Revised February 12, 2003
For the distinctions between Philosophical Libertarians, Neo-Liberals or Economic Conservatives, Civil Libertarians, and Anarcho-Libertarians, see the first section of The Limits of Libertarianism. The discussion here concerns what I there call Philosophical Libertarianism.
Libertarianism holds that the basic moral concepts are individual human rights (although it is not the only kind of rights-based theory) and that the rights to be respected are NONINTERFERENCE rights. These generally fall under the heading of rights to life, to liberty or to property. For libertarianism, the only proper limit to one person's enjoyment of these rights is his or her duty to respect the similar rights of others.
A (moral, human) right is a being's legitimate claim on the conduct of others, implying that others have a duty to behave towards him or her in certain ways.
A negative or noninterference right is a being's legitimate claim that others not interfere with him or her in a certain way. A positive or "welfare" right is a being's legitimate claim that others--possibly government or society as a whole --provide him or her with something which he or she needs. (This distinction has been challenged in recent philosophical work on human rights, but for the purposes of this introductory essay, let us assume, as most libertarians do, that it makes sense.)
Unlike many liberals and democratic socialists, libertarians reject all positive rights. They do not believe that persons in need have any right to assistance unless they have made contractual arrangements in advance for that assistance, e.g., they have bought insurance. The right to liberty provides a strong defense of the right to make such contractual arrangements if a contract-partner can be found. (Libertarians hold that once contracts are voluntarily made, the contracting partners have a strong moral duty to keep them.)
The noninterference right to life is a right not to be killed or injured, not a right to receive food or even the means to produce food or the opportunity to work for wages. The noninterference right to liberty is a right not to be kidnaped or enslaved or prevented from mutually agreed-upon activities which do not harm third persons. The noninterference right to property is a right not to have one's legitimately acquired possessions stolen or degraded by the deliberate or negligent actions of others; it is not a right to be given possessions or resources so that one can avoid poverty or starvation.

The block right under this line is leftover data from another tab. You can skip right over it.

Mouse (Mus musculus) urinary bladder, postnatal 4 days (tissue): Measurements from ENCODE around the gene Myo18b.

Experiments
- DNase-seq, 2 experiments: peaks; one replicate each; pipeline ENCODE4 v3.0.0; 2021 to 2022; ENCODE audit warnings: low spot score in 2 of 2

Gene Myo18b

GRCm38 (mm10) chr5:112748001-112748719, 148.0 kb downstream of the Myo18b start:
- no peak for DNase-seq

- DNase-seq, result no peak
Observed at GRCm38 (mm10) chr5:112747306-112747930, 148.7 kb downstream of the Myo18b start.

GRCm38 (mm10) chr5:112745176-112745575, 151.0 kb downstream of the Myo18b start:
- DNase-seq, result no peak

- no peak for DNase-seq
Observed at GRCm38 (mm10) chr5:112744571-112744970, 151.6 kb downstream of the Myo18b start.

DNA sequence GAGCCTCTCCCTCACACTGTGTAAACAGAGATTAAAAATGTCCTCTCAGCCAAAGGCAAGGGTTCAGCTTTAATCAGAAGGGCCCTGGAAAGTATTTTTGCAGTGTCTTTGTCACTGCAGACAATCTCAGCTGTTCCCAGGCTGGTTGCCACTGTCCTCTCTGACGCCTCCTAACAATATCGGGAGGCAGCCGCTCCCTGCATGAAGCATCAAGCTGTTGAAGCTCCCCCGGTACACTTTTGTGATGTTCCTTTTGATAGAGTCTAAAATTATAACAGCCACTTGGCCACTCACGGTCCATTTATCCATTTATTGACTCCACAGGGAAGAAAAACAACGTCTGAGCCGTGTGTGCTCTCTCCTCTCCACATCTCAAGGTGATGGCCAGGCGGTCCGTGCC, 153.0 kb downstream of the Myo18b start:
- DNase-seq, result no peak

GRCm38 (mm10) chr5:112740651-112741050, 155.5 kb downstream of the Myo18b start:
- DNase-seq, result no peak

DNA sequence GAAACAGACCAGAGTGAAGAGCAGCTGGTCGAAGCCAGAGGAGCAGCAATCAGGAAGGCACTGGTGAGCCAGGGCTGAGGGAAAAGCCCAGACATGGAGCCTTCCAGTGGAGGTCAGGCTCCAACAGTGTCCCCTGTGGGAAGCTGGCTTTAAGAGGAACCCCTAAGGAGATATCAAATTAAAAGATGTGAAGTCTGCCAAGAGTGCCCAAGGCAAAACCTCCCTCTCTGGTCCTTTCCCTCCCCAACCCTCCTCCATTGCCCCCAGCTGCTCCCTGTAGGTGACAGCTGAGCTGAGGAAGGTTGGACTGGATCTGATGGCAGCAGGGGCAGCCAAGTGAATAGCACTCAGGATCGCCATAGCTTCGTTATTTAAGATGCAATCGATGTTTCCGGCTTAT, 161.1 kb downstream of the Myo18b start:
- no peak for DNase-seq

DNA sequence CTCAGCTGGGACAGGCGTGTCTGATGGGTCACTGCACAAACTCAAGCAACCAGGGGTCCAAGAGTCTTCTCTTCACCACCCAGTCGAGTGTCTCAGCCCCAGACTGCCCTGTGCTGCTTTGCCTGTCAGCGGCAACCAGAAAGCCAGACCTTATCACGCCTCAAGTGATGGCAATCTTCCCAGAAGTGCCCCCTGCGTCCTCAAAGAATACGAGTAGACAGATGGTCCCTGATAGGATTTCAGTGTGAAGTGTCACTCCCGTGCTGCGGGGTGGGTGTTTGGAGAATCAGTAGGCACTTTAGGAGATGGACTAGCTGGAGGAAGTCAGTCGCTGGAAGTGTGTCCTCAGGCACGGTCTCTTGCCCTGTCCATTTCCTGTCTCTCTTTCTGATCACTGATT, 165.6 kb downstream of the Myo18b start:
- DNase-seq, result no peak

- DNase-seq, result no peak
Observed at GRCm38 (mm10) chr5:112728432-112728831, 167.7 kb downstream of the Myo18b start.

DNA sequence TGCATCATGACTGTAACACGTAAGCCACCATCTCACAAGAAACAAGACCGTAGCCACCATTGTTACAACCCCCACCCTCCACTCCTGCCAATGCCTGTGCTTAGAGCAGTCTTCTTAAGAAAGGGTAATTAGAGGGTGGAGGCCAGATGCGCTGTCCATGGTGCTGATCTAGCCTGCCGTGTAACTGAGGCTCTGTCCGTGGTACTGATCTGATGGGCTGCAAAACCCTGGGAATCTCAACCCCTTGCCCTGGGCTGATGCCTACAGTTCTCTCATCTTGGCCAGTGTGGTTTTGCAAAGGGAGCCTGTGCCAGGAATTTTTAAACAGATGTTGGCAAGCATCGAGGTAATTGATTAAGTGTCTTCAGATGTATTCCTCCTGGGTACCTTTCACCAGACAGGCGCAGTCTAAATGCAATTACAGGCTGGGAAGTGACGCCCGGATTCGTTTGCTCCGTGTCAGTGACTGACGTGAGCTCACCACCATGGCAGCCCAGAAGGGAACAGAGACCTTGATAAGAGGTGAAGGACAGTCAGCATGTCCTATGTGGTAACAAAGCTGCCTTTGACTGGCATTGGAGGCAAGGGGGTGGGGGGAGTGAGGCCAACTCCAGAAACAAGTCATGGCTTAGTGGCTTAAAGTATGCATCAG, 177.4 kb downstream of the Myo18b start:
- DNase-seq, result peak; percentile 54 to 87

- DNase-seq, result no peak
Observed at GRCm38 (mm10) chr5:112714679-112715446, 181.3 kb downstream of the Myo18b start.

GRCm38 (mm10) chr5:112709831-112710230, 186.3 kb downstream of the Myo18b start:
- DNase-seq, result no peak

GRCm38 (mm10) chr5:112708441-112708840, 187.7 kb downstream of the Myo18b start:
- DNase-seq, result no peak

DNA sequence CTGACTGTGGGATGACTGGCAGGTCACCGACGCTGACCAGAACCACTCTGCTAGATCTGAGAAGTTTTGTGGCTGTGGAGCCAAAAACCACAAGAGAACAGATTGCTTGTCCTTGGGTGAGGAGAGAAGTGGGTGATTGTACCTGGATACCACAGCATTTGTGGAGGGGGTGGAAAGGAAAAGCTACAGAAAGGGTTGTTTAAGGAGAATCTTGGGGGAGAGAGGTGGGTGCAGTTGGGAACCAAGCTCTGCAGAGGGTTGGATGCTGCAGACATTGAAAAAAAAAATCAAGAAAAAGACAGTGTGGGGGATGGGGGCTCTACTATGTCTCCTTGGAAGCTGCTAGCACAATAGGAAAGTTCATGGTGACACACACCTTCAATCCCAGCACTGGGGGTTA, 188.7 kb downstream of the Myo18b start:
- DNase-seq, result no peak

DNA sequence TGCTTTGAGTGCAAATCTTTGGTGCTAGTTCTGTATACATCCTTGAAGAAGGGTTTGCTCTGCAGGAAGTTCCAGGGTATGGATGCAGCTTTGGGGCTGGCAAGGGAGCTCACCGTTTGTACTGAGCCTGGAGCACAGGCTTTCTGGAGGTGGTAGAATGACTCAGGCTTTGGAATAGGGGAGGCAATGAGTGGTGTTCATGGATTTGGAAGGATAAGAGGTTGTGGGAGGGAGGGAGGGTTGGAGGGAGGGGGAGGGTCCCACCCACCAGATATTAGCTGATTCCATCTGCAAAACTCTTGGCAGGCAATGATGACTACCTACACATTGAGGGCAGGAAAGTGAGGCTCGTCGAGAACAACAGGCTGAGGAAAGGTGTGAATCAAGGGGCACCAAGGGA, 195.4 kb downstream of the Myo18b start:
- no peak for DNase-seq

Acquiring rights to particular possessions under libertarian theory: Libertarians affirm a strong non-interference right to property over possessions that persons acquire by voluntary transfer from other persons, provided that the earlier possessor was the legitimate owner of the possession . But if A's possession X comes from B, and B's possession came from C, and C's from D, etc., there must be a point at which somebody was able to acquire a right to possess X without receiving it from somebody else. The standard answer to this problem (found classically in John Locke's Second Treatise of Government) is that the original legitimate owner created the possession by mixing his labor with natural objects not belonging to anybody in particular. Analogously, today we can increase the value of our own possessions by working on them ourselves so that if we sell them at a price greater than we paid for them in the first place, we have a right to that increase produced through our own labor.
Libertarianism and Government. Libertarians hold that justifiable legal rights of citizens and the duties of government derive from the basic non-interference (moral) rights of citizens. Governments are properly instituted to protect these non-interference rights. Legal rights not to be killed, not to be kidnapped, and not to have one's (rightly acquired) possessions stolen are thus justified by our moral rights. Corresponding to the legal right not to be killed is the duty of the government to restrain potential murderers or to arrest and prosecute alleged murderers. Governments have derivative positive (legal) duties to protect us, duties that ultimately rest upon our basic non-interference (moral) rights, even though there are no basic positive (moral) rights. (This paragraph added 3/26/02.)
For further discussion of Libertarianism see The Limits of Libertarianism.
For alternate views of rights see